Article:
Pete, you're out there talking to drivers. You're seeing it for yourself firsthand how it's impacting everyday Americans. What are you hearing?

PETE MUNTEAN, CNN TRANSPORTATION CORRESPONDENT: Ana, right now, drivers really just want relief, because these prices are rising so rapidly, $4.39 here at this Marathon.

Earlier today, it was $4.15. We have seen a huge increase in the span of just one day. We have already exceeded the national average here. But think about where we were a week ago, the national average, according to AAA, for a gallon of regular, $4.20 back then. A year ago, it was sub-$3, $2.97.

Hard to think about when you see these super high prices. A lot of folks really are just beginning to hunt around for prices, especially here in the Cincinnati area. Just over the line, in Kentucky, prices are a lot cheaper in the metro area. But AAA cautions us, if you're going out of your way to find cheaper gas, typically, counterproductive, Ana.

CABRERA: And so, Pete, let me ask you about a gas tax holiday which has been implemented by a handful of states. Many others are considering it.

Leaders from both parties see this as a potential solution. This morning, CNN asked a White House official about doing that on a federal level. And it wasn't ruled out. Explain why this, though, is a double-edged sword.

MUNTEAN: You know, those who are against a gas tax holiday will point to the example in states. They really call it robbing Peter to pay Paul, because, at the state level, those gas taxes typically pay for things like roads and bridges and transit.

At the federal level, the gas tax is charged at the pipeline terminal. It's not here at the pump. It's set at 18.4 cents a gallon. So, really, it would just negate the increases of the last week. And there are some big questions, because of how it is tax, about whether or not that decrease would be passed along to consumers here at the pump, Ana.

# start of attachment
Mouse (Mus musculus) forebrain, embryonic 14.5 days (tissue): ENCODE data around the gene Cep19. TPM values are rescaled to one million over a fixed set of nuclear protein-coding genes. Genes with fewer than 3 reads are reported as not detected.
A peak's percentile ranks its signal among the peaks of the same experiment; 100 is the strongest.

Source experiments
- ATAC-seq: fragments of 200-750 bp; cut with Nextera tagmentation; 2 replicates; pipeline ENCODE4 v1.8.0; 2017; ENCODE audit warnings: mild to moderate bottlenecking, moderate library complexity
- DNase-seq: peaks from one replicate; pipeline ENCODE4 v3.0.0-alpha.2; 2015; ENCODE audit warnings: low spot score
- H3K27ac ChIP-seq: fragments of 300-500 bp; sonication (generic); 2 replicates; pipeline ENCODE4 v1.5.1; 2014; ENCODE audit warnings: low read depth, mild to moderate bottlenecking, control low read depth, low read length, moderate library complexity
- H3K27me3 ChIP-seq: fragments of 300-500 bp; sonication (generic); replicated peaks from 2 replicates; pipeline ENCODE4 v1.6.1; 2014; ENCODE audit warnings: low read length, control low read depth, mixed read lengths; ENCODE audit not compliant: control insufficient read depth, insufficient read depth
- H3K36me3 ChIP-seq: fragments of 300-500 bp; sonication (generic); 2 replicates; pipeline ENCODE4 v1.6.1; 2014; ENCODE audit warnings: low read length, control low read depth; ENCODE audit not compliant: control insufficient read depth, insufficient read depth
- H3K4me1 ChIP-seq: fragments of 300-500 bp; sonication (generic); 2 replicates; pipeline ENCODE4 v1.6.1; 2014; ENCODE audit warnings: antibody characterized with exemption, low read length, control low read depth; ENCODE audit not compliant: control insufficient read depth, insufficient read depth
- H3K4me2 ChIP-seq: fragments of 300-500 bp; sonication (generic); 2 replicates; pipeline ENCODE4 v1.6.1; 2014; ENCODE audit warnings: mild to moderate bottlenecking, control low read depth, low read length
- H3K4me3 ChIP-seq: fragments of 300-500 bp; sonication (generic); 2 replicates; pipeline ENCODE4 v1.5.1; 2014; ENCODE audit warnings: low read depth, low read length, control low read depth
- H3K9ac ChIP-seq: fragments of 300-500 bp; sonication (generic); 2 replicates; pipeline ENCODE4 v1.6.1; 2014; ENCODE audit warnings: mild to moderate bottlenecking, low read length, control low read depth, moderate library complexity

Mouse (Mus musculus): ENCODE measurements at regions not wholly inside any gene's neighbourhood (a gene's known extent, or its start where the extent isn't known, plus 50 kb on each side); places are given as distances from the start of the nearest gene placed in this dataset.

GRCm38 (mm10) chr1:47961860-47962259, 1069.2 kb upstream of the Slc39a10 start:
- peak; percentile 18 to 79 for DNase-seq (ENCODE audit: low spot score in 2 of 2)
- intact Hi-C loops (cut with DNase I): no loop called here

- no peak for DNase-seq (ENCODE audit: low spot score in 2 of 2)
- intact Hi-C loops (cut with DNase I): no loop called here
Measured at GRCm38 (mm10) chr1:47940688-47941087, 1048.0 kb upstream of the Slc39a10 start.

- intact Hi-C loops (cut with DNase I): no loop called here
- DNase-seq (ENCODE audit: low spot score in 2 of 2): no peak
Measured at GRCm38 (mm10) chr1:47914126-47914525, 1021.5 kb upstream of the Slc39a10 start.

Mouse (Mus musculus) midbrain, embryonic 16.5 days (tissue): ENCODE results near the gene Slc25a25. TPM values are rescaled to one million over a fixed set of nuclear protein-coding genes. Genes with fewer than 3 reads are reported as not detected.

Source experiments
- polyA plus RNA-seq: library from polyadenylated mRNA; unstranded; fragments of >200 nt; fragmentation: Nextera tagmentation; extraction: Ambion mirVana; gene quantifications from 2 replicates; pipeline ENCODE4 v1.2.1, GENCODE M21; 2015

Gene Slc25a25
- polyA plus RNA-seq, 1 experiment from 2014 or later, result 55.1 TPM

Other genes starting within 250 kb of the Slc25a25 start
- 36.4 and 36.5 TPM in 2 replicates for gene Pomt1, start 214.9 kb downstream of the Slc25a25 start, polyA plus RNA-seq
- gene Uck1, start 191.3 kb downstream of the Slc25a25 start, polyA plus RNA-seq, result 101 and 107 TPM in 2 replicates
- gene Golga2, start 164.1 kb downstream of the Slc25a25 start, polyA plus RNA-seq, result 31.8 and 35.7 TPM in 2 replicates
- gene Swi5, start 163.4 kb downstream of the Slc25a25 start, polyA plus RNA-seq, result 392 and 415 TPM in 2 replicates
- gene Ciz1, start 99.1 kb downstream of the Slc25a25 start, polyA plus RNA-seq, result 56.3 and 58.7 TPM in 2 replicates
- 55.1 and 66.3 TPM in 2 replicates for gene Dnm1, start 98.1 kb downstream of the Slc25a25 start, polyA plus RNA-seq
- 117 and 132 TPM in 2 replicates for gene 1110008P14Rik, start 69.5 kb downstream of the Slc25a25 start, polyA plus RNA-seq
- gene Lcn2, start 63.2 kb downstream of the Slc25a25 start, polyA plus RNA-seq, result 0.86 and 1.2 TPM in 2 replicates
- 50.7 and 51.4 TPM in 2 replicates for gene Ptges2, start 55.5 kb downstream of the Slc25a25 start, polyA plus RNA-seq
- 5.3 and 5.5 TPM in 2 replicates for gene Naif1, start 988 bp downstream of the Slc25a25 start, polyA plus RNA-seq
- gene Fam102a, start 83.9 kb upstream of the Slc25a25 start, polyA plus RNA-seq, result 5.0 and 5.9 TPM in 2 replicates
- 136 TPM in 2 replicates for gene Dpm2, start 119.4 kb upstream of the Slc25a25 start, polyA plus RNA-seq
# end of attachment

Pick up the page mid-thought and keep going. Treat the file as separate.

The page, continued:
CABRERA: OK, thank you so much, Pete Muntean. Matt Egan, thank you as well.

Let's bring in Diane Swonk now. She's the chief economist at consulting firm Grant Thornton. She's also an adviser to the Federal Reserve and the Congressional Budget Office.

Diane, thanks for being here.

First, your reaction to what we heard from the president. Do you think his plan will work?

DIANE SWONK, CHIEF ECONOMIST, GRANT THORNTON: Well, it's not going to take off the real problem, the steam off of inflation, in the way that we really need to do it. That's on the shoulders of the Federal Reserve. And that's why you're seeing the Federal Reserve so committed to raising rates, not just a half-percent at one meeting, but a half- percent at likely the next two meetings as well, and getting up to at least a neutral rate, and then going further on interest rate hikes, because they really have to bring -- dampen demand down in order to bring it in line with a supply-constrained economy.